Mossad. The Institute for Intelligence and Special Tasks, more commonly known as the Mossad, is Israel's primary intelligence agency. Mossad is responsible for human intelligence and covert actions. Formed in 1951 to hunt for fugitive Nazi war criminals, the agency began as a collection of special forces units. To a lesser extent, Mossad maintains that organizational tradition today, and contains several small forces tasked with specific responsibilities and covert operations. Mossad task force agents assist with the movement of Jewish refugees out of hostile territories, attempt to infiltrate and sabotage Palestinian nationalist groups, and conduct counterintelligence operations.

In addition to numerous specialized forces, the Mossad maintains eight operational divisions. The Collections Department, Mossad's largest, administers Israel's extensive human intelligence network. The department focuses

Israeli nuclear spy Moredechai Vanunu, right, sits next to his lawyer during his trial in Beer Sheva in 1998 for revealing Israel's secrets. AP/WIDE WORLD PHOTOS.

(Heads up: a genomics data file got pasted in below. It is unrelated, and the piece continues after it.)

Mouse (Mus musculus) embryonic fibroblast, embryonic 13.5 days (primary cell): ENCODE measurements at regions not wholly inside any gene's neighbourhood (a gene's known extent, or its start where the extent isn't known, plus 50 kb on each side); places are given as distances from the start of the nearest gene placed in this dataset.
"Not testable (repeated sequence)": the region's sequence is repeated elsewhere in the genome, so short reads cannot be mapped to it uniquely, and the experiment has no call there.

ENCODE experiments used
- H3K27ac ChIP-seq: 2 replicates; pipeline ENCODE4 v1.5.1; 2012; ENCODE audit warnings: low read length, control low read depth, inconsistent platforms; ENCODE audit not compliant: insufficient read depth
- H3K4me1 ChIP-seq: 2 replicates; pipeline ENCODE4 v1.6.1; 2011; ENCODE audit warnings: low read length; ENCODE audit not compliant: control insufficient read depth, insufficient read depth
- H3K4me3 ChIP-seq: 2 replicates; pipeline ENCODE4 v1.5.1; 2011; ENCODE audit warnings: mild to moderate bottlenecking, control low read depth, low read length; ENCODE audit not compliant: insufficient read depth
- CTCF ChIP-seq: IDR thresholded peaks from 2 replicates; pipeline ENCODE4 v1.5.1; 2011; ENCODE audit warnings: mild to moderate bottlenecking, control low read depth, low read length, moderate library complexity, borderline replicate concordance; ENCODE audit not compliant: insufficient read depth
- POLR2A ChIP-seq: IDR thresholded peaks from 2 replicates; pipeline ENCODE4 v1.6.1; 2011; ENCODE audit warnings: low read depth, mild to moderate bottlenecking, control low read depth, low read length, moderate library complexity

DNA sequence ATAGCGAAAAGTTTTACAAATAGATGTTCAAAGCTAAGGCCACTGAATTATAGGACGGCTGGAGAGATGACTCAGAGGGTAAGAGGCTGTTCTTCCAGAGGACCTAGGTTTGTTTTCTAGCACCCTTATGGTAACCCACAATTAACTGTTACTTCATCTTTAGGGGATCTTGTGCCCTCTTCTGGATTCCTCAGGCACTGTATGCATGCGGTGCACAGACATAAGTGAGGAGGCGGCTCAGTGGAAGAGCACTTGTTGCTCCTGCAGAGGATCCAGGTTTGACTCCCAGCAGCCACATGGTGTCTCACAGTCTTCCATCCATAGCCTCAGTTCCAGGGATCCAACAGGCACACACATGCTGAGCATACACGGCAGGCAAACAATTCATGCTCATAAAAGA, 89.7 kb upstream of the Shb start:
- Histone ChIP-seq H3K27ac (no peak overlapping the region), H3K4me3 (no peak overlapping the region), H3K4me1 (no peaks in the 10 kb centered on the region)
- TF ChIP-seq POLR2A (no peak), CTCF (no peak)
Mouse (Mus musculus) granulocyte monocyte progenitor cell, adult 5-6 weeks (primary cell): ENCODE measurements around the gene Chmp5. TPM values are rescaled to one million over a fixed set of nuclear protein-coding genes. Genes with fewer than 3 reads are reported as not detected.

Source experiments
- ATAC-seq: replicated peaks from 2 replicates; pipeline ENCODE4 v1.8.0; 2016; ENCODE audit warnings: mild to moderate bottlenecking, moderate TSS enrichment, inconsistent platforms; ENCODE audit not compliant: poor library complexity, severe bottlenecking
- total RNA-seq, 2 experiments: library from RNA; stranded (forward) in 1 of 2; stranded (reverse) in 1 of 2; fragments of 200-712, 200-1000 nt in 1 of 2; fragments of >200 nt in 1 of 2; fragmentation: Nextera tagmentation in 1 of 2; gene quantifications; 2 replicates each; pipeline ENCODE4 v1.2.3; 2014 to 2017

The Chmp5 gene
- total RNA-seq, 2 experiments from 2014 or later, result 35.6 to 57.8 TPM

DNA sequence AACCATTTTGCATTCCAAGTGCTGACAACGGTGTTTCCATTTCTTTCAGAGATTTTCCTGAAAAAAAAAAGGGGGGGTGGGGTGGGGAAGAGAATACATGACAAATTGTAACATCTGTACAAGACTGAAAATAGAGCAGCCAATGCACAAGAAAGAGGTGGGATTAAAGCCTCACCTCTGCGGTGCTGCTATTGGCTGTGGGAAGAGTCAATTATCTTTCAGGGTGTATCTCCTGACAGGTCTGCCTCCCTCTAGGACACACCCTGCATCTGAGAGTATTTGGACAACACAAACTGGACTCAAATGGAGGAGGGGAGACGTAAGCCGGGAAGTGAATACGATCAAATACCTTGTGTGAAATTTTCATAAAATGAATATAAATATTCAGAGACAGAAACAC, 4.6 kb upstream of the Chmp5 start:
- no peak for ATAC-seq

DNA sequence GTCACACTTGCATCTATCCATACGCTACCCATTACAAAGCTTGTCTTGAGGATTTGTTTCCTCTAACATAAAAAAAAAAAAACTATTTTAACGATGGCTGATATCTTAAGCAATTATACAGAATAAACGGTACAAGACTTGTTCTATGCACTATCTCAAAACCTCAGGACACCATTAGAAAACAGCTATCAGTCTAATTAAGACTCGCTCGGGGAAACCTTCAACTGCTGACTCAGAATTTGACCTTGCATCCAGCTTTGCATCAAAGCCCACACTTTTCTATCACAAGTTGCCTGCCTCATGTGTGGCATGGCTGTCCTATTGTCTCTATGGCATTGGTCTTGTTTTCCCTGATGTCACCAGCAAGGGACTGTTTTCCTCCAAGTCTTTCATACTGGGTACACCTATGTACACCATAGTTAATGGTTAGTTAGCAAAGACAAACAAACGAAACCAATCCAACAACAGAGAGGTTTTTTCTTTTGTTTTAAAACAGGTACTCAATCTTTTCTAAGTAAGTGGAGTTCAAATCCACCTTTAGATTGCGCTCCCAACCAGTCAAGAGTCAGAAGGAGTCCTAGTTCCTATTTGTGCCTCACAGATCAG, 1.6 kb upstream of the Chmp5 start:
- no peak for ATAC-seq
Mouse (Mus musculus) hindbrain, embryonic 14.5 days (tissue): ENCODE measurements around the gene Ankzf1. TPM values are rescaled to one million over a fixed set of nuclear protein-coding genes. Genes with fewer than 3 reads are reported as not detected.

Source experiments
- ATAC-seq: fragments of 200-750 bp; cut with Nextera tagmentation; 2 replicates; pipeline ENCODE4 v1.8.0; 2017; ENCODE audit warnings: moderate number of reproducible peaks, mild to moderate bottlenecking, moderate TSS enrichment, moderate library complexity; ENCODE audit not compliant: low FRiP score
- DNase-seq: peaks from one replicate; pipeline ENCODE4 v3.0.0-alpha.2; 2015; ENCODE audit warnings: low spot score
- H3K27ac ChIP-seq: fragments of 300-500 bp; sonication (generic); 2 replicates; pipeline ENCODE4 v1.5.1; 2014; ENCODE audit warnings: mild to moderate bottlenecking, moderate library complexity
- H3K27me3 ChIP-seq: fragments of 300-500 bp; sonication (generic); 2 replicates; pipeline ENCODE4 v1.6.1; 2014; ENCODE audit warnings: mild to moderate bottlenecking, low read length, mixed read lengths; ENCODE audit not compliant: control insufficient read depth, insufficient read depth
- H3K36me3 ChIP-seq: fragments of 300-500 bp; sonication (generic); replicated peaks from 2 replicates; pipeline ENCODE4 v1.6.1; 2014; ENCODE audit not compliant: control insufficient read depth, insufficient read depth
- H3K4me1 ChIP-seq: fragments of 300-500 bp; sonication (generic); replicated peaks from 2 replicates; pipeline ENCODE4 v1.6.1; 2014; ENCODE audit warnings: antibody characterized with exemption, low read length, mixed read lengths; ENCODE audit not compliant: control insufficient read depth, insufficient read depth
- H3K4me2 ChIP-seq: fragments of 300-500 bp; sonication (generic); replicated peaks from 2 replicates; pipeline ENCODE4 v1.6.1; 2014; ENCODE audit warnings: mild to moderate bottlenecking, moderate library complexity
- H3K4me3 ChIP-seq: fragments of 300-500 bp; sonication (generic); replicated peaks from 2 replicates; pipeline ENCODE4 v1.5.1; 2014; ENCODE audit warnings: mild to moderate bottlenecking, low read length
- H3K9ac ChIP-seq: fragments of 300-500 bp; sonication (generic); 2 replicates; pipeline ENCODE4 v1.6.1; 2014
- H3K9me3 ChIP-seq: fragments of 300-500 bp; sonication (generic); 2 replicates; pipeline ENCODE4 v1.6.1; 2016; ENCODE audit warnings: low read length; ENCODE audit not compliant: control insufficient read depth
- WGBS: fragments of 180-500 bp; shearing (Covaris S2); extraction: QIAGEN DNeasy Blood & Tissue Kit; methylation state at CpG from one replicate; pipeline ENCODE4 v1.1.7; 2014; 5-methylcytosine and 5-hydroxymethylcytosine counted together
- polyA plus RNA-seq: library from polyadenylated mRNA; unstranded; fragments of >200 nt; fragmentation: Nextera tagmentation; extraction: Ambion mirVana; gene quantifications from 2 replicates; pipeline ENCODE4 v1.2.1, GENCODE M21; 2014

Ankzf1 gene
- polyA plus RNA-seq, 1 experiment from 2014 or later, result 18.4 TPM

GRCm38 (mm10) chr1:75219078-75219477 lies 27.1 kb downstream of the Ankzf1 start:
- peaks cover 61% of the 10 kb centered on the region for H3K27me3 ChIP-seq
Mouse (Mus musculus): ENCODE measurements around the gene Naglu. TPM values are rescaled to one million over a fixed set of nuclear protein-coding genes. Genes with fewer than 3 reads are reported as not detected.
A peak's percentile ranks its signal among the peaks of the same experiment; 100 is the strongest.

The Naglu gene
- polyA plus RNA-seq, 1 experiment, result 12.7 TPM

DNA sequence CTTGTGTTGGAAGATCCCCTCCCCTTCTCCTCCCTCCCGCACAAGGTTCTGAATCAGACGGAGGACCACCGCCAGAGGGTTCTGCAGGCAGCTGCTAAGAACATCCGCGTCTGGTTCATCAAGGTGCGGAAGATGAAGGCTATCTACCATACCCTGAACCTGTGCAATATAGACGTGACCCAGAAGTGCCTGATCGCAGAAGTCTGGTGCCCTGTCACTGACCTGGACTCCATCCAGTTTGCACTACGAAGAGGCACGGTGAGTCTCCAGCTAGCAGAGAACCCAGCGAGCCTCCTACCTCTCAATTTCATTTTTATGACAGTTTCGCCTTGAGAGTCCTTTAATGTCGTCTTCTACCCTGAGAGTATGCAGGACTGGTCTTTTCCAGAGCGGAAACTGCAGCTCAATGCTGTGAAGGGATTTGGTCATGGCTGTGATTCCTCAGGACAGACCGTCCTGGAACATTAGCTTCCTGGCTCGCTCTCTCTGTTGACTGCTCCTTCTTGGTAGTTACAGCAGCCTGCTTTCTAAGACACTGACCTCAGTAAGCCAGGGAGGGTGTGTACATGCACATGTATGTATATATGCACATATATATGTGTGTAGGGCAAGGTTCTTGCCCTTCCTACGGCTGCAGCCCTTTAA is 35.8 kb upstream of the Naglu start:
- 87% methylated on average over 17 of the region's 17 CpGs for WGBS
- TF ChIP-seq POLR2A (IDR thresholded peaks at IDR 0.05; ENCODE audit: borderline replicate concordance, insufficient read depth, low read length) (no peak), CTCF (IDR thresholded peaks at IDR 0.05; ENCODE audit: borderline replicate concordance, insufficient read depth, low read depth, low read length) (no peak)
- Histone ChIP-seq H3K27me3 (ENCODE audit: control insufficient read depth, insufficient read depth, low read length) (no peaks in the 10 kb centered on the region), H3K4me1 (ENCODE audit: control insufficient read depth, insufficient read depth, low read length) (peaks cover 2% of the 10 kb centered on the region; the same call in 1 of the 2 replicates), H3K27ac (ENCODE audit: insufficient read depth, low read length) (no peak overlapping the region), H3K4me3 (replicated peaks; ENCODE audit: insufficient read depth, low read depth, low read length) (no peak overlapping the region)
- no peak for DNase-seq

Israeli nuclear spy Moredechai Vanunu, right, sits next to his lawyer during his trial in Beer Sheva in 1998 for revealing Israel's secrets.

on foreign intelligence operations, conducting espionage under a variety of diplomatic and industrial covers.

The Political Action and Liaison Department coordinates Mossad activities and shares information with allied nations. These agents are usually stationed in Israel's foreign embassies.

Mossad's third largest division, the Research Department, processes all intelligence material collected by Mossad field agents. Researchers also produce detailed reports, using openly available sources, for use by Mossad agents, the military, and other government agencies. The Research Department is subdivided into fifteen desks, each overseeing information regarding a specific geographic location. A specially dedicated desk monitors nuclear issues, such as weapons proliferation and development.

Mossad employs propaganda and deception operations with the aid of the Lohamah Psichologit (LAP). Agents trained in computers and engineering staff the Technology Department. The department extracts data from stolen, damaged, or foreign information systems, while ensuring the security of Mossad systems.